After transcardial perfusion with PBS both striata were dissected and snap frozen in liquid nitrogen. Tissue was sonicated in radioimmunoprecipitation assay lysis buffer (25 mM Tris-HCl pH 8, 10 mM Hepes, 150 mM NaCl, 145 mM KCl, 5 mM MgCl2, 2 mM EDTA, 0.1 % sodium dodecyl sulphate, 1 % NP-40, 10 % glycerol). Protein concentration was determined by Lowry assay and proteins were resolved by sodium dodecyl sulphate-polyacrylamide gel electrophoresis, transferred to nitrocellulose membranes and visualized using Ponceau S. Membranes were blocked with Roti®-Block (Carl Roth) and probed with respective antibody solutions overnight at 4 °C (DAT, Millipore MAB369; D1 receptor, Santa Cruz, sc-1434; D2 receptor, Millipore, AB5084P; GAPDH, abcam, ab9484). Incubation with horseradish peroxidase-conjugated secondary antibodies was performed for 1 h at RT and detection was achieved by use of ECL reagent and ECL hyperfilm (GE Healthcare Bio-Sciences AB). Sequential stainings were performed after incubating the nitrocellulose membrane with stripping buffer (0.2 M glycine, 0.1 % sodium dodecyl sulphate, 10 mM dithiothreitol, and 1 % Tween) for 30–120 min. Completeness of removal of the first set of primary antibodies was controlled by staining with secondary antibodies. Different exposure times of ECL hyperfilms were tested and the resulting signals were quantified in the linear range by densitometry using NIH ImageJ software. Results were normalized to naïve wt littermate protein level as a reference and related to GAPDH as loading control.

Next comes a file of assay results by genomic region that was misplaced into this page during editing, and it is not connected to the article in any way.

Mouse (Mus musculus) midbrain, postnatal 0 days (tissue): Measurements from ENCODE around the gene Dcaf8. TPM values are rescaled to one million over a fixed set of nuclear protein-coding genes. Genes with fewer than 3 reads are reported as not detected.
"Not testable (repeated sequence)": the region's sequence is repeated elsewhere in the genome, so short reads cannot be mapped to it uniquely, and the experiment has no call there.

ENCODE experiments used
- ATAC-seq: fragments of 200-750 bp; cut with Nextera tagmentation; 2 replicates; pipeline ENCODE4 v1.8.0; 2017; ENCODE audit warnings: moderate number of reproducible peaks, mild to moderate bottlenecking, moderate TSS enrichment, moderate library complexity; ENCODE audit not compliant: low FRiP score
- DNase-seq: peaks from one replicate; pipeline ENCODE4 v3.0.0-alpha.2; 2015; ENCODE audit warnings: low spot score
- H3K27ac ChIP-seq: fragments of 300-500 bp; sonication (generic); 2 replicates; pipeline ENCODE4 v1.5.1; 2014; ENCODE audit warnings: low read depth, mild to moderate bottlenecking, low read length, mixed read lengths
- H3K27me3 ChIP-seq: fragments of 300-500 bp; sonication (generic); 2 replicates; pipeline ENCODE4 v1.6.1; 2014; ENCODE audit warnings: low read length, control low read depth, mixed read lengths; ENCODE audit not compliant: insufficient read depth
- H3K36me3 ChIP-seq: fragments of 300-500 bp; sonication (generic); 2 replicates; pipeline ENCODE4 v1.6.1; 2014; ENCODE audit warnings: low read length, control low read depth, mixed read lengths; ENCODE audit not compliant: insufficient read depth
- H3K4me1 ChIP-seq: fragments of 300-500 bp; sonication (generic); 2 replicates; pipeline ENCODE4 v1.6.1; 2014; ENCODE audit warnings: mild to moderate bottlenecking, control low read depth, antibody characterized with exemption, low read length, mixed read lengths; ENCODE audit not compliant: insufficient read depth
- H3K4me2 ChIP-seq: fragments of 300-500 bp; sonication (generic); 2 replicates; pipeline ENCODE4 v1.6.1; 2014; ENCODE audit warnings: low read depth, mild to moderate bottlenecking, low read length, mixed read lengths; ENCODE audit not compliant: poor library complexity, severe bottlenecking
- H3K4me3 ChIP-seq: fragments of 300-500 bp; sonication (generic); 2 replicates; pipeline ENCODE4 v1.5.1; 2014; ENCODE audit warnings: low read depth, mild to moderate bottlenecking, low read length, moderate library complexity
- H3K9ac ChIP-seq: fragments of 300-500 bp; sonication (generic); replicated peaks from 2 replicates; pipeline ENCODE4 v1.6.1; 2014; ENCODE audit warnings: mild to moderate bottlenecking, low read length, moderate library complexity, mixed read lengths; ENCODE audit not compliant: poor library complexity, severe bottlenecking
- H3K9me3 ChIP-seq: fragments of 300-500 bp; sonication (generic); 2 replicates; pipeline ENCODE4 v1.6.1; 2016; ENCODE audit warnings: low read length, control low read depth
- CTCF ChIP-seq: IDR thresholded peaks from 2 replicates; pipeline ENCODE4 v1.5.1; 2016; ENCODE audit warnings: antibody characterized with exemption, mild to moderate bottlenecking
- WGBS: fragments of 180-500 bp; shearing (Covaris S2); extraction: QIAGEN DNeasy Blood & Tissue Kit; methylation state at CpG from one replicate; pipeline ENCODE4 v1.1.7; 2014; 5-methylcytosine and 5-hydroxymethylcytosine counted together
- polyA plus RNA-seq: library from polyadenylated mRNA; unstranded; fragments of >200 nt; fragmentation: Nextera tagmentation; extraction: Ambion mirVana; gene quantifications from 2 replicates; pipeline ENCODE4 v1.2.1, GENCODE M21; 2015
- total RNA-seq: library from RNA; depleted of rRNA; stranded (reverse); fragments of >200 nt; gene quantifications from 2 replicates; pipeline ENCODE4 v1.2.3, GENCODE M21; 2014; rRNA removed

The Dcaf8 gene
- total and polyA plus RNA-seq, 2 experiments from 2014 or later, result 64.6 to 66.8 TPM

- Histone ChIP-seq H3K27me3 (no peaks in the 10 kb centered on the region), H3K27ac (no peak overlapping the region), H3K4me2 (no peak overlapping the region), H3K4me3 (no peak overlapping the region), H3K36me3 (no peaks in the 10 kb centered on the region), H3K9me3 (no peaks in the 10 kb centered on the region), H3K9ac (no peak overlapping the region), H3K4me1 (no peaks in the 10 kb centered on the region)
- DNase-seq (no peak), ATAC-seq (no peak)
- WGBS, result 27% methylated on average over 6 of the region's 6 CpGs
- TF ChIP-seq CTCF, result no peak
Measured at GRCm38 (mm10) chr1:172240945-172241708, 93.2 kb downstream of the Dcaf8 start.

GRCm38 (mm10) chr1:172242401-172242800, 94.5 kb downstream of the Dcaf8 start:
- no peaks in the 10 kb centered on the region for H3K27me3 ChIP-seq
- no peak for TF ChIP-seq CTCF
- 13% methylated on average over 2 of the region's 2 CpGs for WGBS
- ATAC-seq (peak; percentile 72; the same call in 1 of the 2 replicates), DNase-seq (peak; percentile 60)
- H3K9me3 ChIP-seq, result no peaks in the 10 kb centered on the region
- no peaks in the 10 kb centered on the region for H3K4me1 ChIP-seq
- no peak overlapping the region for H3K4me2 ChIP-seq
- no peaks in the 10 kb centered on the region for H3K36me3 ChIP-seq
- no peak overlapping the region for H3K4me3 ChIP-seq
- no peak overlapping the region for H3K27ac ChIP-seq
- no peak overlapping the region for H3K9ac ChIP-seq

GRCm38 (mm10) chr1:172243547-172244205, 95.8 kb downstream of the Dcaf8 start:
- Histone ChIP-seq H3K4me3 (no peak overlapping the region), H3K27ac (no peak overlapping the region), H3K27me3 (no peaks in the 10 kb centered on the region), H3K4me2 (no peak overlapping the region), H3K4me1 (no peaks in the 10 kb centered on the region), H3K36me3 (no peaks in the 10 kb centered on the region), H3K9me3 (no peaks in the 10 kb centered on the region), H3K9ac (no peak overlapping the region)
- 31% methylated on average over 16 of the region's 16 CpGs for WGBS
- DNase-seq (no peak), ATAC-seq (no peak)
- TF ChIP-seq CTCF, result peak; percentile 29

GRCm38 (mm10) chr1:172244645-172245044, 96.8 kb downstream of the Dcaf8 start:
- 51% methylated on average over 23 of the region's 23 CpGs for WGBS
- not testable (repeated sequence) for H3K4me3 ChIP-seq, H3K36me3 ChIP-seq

Semi-quantitative real-time PCR

Snap frozen midbrain was homogenized (ART-MICCRA D-8, ART Labortechnik) in TRIzol® reagent. Total RNA was isolated according to the guidelines of manufacturers. Concentration and quality of RNA was determined using a BioPhotometer and 1 μg of RNA was reverse transcribed in a 100 μl reaction using random hexamer primers. Complementary DNA samples were subsequently analyzed as triplicates by semi-quanitiative real-time polymerase chain reaction using pre-developed TaqMan® assays (Mm00438388_m1) and TaqMan® universal PCR master mix (Applied Biosystems). Results were normalized to a reference naïve wt mRNA level.

Autoradiography

FP-CIT (0.74 MBq) was injected via tail vein 20 min before euthanasia. The brain was taken out, then immediately frozen and cut into 20-μm coronal slices. Autoradiography plates were exposed to the slices immediately for 45 min for visualization of FP-CIT distribution with a digital autoradiography system (CR 35 Bio; Raytest). In order to quantify tracer uptake distribution, regions of interests (ROIs) were drawn manually at the striatum.

Striatal dopamine analysis by high performance liquid chromatography (HPLC)

Striata were homogenized with Branson Digital Sonifier (G. Heinemann Ultraschall- und Labortechnik, Schwäbisch-Gmünd, Germany) in ice-cold aqueous solution of H3PO4 (150 mM) and DTPA (500 μM). The homogenate was then centrifuged at 40700 g for 20 min at 4 °C. Aliquots (50 μl) of the obtained supernatant were chromatographed on a Nucleosil 100-5 C18 column (250 mm x 4.6 mm; 5 μm) (Macherey-Nagel, Düren, Germany). The separation was done in isocratic elution mode at room temperature using mobile phase containing 0.02 M sodium citrate, 0.1 mM EDTA, 0.01 M sodium phosphate, 0.003 M octanesulphonic acid, 0.003 M heptanesulphonic acid, 7 % acetonitrile, and 3 % methanol at a pH adjusted to 3.1 with diethylamine. For external standard, a stock solution containing 500 μg/ml dopamine, homovanillic acid, and 3,4-dihydrophenylacetic acid (Sigma-Aldrich, Steinheim, Germany) was prepared. The chromatography system consisted of an Agilent 1100 Series isocratic pump, a thermostatted autosampler, a thermostatted column compartment and a Bio-Rad 1640 electrochemical detector with glassy carbon electrode. The measurements were done at an electrode potential of +0.72 V versus the Ag/AgCl reference electrode. Results were normalized to reference naïve wt neurotransmitter level.